Messina recalls that most of the recording for Toys in the Attic was captured to a custom-built 16-track MCI tape machine, and he says about 90 percent of the mixes were done in Studio A on a Spectrasonics console; unfortunately, he says, the board was not terribly versatile as far as “being able to do lots of technical tricks.”
Joey Kramer wasn’t in an isolated drum booth, Messina recalls, but was set up in the studio on a little platform with low baffles built around it, not high enough to obstruct his vision of the rest of the room. “We would see him from the shoulders up looking out from the control room,” Messina explains. The drum mics, he says, were probably Sennheiser 421s on the toms and U87 overheads, a Neumann KM84 on the hi-hat and an Electro-Voice 666 on the kick drum.
The mighty Aerosmith lineup from Toys in the Attic: Steven Tyler (lead vocals, keyboards, percussion, harmonica, piano), Joe Perry (guitar, backing vocals, slide guitar, acoustic guitar, talkbox), Brad Whitford (guitar), Tom Hamilton (bass, rhythm guitar), Joey Kramer (drums, percussion)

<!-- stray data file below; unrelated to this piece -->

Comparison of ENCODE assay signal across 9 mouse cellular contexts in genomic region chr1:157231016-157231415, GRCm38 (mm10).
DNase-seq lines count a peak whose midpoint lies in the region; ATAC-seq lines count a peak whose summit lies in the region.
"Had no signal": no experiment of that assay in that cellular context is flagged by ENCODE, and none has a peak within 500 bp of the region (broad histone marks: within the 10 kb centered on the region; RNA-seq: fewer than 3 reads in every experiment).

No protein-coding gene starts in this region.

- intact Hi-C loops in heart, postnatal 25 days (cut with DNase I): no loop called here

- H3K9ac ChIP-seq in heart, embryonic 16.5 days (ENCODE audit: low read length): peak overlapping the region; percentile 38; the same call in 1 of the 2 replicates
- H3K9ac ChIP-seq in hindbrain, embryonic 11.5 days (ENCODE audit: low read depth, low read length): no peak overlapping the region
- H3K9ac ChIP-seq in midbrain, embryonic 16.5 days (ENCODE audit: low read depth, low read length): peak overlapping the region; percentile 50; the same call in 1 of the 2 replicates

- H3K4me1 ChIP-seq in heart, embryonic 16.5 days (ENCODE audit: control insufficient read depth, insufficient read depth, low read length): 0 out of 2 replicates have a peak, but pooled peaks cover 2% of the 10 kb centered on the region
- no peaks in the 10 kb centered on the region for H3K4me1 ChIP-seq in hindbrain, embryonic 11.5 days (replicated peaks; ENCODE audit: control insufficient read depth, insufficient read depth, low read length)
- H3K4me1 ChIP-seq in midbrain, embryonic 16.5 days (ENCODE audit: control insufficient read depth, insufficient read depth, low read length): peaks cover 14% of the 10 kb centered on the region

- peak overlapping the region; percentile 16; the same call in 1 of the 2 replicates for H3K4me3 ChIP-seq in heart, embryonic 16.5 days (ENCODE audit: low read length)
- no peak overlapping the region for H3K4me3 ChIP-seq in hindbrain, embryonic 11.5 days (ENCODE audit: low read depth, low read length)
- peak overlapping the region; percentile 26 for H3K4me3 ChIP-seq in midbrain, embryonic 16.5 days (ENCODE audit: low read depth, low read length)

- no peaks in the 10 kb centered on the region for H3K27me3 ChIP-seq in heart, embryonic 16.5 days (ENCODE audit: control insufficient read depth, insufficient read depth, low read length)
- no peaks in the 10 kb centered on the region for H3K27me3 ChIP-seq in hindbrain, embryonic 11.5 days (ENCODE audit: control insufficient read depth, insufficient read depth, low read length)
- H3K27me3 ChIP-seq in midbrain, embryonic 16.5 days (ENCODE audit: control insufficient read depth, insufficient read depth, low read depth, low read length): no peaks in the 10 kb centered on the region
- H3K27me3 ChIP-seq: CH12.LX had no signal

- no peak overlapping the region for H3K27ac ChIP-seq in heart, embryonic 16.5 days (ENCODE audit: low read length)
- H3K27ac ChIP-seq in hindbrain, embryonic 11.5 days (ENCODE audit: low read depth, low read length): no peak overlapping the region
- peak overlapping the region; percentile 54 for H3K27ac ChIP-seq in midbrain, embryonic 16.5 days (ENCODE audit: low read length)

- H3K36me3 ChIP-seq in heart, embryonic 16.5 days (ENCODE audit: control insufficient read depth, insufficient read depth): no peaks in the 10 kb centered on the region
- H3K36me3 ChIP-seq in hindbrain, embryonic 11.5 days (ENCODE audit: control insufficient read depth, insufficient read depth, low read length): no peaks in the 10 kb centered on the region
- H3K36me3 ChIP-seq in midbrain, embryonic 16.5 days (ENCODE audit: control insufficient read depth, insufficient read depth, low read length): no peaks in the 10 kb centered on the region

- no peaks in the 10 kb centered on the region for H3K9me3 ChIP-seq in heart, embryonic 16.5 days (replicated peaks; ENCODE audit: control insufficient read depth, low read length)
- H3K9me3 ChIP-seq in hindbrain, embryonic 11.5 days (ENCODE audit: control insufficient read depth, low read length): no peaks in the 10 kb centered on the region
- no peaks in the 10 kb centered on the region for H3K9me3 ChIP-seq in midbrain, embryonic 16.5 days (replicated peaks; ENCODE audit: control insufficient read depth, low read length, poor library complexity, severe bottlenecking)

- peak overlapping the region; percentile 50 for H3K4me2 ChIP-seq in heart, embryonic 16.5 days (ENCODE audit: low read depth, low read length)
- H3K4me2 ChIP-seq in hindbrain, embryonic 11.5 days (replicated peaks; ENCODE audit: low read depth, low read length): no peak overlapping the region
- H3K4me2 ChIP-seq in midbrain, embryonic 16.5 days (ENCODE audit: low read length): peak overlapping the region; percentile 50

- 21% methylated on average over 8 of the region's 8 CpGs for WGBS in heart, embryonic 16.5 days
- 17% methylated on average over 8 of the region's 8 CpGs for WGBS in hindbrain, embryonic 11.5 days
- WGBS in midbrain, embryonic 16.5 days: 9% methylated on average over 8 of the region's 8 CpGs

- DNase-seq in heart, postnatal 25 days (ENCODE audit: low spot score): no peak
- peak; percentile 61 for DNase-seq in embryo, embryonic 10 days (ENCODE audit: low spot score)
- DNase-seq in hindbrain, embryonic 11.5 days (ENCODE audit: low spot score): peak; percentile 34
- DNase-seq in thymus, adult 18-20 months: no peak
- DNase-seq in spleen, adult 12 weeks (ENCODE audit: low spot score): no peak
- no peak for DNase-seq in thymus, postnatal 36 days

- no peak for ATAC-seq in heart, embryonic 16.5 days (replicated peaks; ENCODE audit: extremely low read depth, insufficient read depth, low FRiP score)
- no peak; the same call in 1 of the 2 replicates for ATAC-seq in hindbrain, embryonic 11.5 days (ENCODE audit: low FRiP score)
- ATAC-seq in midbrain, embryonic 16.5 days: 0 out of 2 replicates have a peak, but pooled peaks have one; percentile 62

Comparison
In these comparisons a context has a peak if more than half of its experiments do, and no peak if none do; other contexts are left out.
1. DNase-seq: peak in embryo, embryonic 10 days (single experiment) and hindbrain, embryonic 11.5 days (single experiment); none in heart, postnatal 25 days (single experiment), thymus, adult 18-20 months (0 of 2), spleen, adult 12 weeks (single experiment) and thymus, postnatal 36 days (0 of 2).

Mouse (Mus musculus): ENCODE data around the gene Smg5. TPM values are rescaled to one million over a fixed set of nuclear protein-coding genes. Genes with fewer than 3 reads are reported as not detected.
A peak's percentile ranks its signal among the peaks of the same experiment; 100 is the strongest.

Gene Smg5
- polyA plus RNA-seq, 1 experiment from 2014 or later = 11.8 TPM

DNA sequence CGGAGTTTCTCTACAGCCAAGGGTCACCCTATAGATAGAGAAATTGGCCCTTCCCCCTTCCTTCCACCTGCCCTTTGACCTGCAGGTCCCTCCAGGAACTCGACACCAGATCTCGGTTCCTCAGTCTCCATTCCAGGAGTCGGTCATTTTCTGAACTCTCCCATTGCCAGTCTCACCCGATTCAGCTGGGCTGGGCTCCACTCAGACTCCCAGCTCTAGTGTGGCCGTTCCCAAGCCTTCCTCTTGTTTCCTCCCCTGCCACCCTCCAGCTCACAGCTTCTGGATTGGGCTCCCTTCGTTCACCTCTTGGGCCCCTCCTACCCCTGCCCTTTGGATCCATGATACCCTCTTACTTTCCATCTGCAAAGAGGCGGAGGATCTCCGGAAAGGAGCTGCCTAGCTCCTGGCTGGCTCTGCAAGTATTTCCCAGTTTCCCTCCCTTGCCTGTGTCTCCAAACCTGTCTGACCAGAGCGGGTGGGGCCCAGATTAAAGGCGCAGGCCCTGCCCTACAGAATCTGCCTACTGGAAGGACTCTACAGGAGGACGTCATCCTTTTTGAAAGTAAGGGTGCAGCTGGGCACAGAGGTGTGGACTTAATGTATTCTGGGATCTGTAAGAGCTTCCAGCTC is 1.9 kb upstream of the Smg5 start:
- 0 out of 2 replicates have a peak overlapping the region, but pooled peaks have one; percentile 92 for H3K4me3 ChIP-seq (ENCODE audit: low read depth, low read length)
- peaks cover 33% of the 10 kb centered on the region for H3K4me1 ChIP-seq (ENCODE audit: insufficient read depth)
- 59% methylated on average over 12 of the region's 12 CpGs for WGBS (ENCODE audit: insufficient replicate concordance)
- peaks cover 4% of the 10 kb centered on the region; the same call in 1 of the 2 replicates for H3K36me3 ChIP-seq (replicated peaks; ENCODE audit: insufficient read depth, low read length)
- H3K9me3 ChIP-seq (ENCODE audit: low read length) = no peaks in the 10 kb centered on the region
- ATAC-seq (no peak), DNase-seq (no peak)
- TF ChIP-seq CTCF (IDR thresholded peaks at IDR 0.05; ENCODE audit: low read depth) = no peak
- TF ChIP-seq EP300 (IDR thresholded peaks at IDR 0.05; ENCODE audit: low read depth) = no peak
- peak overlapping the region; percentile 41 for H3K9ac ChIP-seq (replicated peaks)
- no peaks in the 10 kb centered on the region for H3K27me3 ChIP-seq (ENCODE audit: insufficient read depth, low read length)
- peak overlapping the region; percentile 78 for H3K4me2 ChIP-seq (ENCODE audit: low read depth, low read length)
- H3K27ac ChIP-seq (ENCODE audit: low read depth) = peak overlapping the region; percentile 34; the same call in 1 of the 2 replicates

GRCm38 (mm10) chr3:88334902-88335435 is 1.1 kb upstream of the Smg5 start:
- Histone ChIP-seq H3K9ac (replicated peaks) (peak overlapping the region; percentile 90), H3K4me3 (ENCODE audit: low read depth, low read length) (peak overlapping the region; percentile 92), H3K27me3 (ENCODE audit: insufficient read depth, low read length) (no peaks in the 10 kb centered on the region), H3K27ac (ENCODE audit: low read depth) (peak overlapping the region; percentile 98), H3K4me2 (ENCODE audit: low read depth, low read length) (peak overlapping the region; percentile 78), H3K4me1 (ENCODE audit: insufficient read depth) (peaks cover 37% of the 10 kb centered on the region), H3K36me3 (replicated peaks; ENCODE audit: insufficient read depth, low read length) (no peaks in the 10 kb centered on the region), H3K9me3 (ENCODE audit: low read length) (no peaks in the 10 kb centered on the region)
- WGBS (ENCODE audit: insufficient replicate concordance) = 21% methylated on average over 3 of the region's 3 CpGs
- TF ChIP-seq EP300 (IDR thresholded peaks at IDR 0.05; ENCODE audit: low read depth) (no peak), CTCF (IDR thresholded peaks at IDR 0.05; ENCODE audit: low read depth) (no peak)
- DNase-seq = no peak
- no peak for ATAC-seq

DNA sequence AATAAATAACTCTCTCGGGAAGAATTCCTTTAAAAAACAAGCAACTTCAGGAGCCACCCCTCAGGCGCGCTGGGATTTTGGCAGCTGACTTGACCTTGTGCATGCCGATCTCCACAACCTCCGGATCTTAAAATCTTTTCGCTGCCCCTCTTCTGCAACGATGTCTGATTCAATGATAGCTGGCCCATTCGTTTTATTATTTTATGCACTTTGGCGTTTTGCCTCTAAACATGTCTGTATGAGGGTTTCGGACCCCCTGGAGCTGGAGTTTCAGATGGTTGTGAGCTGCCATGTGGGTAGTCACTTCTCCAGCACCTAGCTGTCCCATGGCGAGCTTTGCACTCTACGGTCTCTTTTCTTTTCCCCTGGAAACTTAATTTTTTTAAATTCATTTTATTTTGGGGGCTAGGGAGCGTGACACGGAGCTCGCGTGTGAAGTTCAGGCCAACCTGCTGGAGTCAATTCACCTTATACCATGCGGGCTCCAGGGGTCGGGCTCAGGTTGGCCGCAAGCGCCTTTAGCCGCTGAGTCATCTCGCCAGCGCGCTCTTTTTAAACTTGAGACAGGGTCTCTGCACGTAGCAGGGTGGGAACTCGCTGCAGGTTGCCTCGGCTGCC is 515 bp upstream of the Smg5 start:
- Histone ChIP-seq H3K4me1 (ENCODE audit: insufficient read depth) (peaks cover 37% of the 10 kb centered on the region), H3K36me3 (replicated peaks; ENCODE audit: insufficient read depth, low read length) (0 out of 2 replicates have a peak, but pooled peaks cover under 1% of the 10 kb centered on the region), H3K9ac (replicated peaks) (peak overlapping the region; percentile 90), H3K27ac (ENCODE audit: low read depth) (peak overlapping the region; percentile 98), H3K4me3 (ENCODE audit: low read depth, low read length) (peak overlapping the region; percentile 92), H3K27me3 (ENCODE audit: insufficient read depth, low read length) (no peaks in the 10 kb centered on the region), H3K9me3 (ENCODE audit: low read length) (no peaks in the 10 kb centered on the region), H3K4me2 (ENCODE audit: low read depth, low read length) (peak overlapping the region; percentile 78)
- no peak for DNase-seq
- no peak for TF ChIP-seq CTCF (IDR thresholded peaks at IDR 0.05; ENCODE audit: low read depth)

“We had [bassist] Tom Hamilton going through an [Ampeg] B15 amp, where we took an output—a custom direct out of the head of the amp—and we would mike it with an RE20,” Messina adds. “Then just on the other side of the glass in the control room was a section of wood, which is where we used to record strings, and that’s where we had the two guitar amps.
“We would usually use three mics on a guitar and combine them and then maybe compress that track with a Pultec after it,” the engineer continues. “If it gave the guitar sound a little extra edge to add some flanging effect in there, we would just mix it in and print it. So with that kind of mindset, that’s how you could end up with an open track [for possible overdubs later] and not have to worry about getting that guitar sound again that everybody loved that particular day. That’s the beauty and advantage of printing these effects. If you love it and print it, you know you’ve got it. We used to make commitments and print.”
Messina says the band and production team would usually nail down drum sounds first, then they would work with Hamilton on bass sounds. Guitar sounds would be next, and then the band would begin recording live, all together.
“That’s not to say we necessarily kept those [live] performances, but chances are we kept the bass and drums,” Messina says.